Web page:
Cocktail & Other Recipes By Spirit Gin Cocktails

Killer Queen

In the foreground is a coupe holding a copper-toned drink and a comically long twist of lemon peel. The background is a soft white light, a mixing glass with the same drink and ice in it, and an identical cocktail coupe with drink.
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Robin Wolf

Robin Wolf, who runs the bar at The Hatch Rotisserie & Bar in Paso Robles, California, started experimenting with infusing vermouths in order to introduce flavors without adding sugars. In this Martini variation, dried rose petals heighten the floral aromatics of Lillet Blanc. 

For the base of the cocktail, Wolf calls for an “aromatic gin.” Generally, that refers to a gin with more than just a strong juniper presence. Those with an especially heavy floral profile would complement the rose-infused Lillet Blanc. The most obvious of these is Hendrick’s, which has remained a popular gin for decades now due to its floral, cucumber aromatics. But there are others: The Botanist, from Islay in Scotland, offers a bouquet of 22 botanicals including clover, heather, chamomile, wood sage and lemon balm; St. George’s Terroir Gin from Alameda, California, evokes the coastal wilds of California with coastal sage, Douglas fir and California bay laurel; and Empress 1908 gin has elements of rose and citrus, though its blue color might make the Killer Queen murky.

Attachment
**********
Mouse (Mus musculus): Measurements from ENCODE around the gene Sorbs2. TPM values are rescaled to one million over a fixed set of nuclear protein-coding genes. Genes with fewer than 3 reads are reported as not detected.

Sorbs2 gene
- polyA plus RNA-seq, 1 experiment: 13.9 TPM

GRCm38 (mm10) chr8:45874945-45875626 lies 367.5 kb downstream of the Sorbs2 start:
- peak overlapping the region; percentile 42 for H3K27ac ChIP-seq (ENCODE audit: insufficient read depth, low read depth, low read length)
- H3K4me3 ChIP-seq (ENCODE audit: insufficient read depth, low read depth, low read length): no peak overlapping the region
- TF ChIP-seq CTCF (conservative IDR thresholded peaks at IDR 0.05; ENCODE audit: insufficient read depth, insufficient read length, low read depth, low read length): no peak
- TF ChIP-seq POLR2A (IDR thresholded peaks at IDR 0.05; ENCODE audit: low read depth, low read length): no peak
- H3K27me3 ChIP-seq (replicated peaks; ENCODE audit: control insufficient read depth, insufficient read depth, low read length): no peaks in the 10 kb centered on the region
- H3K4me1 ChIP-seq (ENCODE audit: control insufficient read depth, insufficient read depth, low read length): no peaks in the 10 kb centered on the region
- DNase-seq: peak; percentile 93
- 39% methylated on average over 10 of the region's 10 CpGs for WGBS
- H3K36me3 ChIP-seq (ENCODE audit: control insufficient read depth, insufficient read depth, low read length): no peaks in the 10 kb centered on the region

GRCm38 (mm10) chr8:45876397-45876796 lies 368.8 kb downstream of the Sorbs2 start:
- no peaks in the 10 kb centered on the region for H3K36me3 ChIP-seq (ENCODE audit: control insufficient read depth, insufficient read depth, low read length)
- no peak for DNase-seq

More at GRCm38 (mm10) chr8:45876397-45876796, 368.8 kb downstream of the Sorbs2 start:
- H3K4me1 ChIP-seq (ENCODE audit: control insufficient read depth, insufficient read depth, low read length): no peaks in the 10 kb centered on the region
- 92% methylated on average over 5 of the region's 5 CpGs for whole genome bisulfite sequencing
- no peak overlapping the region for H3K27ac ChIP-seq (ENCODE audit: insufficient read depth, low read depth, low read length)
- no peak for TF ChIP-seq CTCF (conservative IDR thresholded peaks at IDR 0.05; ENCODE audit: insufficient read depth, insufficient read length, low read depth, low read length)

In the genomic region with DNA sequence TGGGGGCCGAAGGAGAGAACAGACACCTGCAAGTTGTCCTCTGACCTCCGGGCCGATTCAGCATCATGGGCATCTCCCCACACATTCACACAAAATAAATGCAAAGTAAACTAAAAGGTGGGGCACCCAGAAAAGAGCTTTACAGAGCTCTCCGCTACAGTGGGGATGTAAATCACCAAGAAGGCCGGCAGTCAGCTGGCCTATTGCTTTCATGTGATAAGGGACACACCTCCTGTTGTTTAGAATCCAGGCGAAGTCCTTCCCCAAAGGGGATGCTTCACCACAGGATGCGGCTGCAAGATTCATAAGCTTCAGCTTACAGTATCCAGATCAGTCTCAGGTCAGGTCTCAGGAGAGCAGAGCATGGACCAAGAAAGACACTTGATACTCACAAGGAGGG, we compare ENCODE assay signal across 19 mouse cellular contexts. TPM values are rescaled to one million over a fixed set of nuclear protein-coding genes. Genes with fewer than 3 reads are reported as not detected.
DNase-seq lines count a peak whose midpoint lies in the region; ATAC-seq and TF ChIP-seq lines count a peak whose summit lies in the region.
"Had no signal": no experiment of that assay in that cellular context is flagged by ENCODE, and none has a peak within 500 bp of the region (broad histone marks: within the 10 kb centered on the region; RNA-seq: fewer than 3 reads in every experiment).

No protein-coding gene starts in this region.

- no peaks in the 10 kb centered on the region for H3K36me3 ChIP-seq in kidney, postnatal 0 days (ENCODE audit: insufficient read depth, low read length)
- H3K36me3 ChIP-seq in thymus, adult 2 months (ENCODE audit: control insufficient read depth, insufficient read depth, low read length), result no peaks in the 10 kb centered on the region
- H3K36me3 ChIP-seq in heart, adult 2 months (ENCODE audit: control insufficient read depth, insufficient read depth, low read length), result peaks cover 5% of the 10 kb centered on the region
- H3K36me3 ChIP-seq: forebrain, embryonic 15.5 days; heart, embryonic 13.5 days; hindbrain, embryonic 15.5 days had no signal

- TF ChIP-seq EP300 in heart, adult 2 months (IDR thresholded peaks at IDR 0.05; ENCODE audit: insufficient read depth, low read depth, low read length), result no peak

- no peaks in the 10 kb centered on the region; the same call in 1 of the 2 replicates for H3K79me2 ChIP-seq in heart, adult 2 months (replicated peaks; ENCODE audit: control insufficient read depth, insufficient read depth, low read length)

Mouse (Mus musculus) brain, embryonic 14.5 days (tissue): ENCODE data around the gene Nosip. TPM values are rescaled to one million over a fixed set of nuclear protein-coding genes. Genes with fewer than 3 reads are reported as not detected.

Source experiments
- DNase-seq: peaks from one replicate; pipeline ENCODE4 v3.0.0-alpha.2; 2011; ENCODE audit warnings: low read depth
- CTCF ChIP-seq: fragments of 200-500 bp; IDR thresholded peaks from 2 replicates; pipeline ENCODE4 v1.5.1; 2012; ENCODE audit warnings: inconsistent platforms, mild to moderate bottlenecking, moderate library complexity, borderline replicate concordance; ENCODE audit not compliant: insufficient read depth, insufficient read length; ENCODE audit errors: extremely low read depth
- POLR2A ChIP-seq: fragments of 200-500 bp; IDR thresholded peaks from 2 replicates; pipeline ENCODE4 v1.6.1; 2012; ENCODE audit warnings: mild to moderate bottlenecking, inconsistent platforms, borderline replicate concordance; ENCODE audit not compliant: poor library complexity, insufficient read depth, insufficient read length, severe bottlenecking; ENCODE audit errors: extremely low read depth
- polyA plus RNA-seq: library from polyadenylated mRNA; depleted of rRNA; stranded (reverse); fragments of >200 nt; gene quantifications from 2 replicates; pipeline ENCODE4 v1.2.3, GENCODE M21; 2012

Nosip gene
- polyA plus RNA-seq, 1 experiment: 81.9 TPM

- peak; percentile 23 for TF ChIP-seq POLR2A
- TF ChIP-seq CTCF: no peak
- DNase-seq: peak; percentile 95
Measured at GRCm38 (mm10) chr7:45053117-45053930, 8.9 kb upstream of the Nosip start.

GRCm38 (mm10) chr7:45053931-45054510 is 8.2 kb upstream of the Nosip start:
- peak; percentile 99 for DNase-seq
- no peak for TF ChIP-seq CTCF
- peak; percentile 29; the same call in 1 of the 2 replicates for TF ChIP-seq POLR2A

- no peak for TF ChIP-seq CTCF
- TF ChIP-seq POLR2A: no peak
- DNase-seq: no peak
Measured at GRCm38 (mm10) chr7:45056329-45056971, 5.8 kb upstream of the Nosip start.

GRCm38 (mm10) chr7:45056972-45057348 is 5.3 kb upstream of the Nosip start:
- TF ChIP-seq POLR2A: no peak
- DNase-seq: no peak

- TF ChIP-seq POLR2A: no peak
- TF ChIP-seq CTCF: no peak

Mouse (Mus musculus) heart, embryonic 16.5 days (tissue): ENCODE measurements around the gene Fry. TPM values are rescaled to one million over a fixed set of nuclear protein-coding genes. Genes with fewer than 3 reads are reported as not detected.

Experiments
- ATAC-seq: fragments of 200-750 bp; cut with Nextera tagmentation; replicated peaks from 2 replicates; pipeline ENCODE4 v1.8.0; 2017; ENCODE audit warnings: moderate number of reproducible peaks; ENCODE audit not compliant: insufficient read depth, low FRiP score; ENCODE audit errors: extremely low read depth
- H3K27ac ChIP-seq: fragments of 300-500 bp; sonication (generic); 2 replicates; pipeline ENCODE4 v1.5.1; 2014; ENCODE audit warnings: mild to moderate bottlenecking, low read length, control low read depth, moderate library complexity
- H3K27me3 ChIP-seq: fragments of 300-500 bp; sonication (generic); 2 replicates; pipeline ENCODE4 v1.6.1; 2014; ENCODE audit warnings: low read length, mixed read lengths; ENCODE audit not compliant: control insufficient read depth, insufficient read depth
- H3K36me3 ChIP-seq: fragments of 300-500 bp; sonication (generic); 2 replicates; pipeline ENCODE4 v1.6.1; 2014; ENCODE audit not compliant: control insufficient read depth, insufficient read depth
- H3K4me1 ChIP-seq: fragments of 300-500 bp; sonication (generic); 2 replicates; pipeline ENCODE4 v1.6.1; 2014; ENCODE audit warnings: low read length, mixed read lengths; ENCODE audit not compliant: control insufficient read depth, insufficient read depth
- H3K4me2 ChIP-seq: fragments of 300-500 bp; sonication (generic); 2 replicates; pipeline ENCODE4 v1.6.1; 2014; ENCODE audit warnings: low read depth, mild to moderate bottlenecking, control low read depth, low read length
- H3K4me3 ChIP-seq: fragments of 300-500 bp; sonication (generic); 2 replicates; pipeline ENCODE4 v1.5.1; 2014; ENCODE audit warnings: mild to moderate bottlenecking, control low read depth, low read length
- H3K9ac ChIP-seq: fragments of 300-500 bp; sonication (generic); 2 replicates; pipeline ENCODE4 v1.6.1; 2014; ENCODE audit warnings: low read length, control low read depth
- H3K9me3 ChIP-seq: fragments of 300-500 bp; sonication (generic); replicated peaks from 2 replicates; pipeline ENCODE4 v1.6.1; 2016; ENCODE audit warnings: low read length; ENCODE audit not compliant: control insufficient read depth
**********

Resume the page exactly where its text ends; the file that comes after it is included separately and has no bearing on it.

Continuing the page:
Lillet Blanc is a bittersweet aperitif based on a now-lost historic liqueur called Kina Lillet; its most famous application is in James Bond’s signature Martini, the Vesper. Those who want their drink a bit more bitter and a touch less sweet could, instead, use Cocchi Americano, a similar kind of fortified wine that is likely more akin to Kina Lillet in that it includes quinine, the ingredient that adds the telltale bitterness to tonic water. Either way, the liquid needs 24 hours to be infused with dried rose petals.

For a bit of sweetness and some additional botanical depth, the drink also gets a quarter ounce of Benedictine. This brandy-based herbal spirit is made with a closely guarded secret recipe that includes 27 herbs and spices, and is sweetened with honey. Because of its assertive nature, a little goes a mile, so don’t use more than is called for.

Finally, the drink receives four full dashes of Angostura bitters. As dashes can vary in volume depending on the amount left in the bottle, use a careful hand, and taste before adding too much. You can always add more, but you can’t take any out.

Ingredients

  • 2 ounces aromatic gin

  • 3/4 ounce dried-rose-infused Lillet Blanc*

  • 1/4 ounce Benedictine

  • 4 dashes Angostura bitters

  • Garnish: lemon twist

Steps

  1. Add the gin, dried-rose-infused Lillet Blanc, Benedictine and bitters into a mixing glass with ice and stir until well-chilled.

  2. Strain into a coupe.

  3. Express the oil from a lemon twist over the drink, and garnish with the twist.

*Dried-rose-infused Lillet: Add 2 cups Lillet Blanc and 1 tablespoon dried rose petals into a jar and seal. Leave in the refrigerator for 24 hours, shaking the jar several times during that time. Strain through a cheesecloth or coffee filter. Keeps, refrigerated, for up to one month.